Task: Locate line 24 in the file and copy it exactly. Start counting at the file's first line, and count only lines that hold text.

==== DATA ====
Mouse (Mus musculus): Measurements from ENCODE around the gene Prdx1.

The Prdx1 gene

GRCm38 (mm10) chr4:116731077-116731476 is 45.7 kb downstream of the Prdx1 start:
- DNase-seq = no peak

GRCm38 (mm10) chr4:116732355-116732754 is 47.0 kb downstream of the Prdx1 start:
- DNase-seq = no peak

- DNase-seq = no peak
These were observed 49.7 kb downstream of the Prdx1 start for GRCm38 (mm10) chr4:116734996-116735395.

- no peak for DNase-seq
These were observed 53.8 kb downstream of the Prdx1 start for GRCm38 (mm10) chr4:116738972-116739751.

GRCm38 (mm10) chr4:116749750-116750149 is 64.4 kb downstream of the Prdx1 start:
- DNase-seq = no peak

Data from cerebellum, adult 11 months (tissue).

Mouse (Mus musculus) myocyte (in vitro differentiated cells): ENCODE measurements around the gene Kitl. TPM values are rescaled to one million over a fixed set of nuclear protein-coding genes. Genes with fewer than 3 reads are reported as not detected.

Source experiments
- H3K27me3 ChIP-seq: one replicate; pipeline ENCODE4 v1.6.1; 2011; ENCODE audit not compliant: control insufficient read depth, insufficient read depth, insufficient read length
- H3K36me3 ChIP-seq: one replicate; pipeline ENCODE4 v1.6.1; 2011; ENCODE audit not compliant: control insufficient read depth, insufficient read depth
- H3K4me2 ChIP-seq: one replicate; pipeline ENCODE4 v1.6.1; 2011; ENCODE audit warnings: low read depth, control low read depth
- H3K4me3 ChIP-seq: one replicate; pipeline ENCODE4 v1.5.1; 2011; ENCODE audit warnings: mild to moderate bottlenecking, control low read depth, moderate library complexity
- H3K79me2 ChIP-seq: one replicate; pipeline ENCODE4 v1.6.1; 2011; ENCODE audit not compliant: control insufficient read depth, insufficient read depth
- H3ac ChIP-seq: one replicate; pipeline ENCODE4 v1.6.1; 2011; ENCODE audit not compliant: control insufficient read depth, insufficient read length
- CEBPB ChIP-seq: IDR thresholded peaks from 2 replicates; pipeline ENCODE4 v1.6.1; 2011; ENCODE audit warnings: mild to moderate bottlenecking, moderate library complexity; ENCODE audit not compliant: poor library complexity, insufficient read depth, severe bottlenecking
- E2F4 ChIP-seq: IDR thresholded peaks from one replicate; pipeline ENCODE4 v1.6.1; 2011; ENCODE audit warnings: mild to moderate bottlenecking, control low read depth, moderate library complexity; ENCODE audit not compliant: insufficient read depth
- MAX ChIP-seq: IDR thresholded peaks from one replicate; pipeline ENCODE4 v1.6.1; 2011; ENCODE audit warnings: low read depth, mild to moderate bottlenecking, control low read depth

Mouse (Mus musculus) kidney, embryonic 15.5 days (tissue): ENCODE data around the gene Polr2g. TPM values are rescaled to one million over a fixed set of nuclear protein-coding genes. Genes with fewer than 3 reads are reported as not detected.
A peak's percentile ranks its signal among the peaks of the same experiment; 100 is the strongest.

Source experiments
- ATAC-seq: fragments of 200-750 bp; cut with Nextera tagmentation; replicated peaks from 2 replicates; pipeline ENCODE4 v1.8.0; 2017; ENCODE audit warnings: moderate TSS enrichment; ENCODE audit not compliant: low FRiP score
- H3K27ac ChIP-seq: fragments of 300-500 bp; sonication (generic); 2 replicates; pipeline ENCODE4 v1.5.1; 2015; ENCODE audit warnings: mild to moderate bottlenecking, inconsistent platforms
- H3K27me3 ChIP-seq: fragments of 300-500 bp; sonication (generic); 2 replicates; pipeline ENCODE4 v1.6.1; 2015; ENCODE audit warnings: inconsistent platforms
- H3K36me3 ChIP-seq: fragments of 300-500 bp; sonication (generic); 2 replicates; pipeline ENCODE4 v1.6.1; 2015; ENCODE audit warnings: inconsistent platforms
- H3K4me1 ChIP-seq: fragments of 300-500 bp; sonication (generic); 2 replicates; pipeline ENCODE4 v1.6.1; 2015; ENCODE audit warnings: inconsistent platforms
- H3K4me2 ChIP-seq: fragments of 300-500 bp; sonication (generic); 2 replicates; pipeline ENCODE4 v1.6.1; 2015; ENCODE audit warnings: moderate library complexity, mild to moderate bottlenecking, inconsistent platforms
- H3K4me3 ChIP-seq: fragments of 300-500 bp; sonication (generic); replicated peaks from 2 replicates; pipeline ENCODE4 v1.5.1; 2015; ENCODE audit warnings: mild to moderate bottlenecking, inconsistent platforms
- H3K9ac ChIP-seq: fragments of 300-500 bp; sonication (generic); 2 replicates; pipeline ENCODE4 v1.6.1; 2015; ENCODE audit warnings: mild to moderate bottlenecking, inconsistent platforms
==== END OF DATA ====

- MAX ChIP-seq: IDR thresholded peaks from one replicate; pipeline ENCODE4 v1.6.1; 2011; ENCODE audit warnings: low read depth, mild to moderate bottlenecking, control low read depth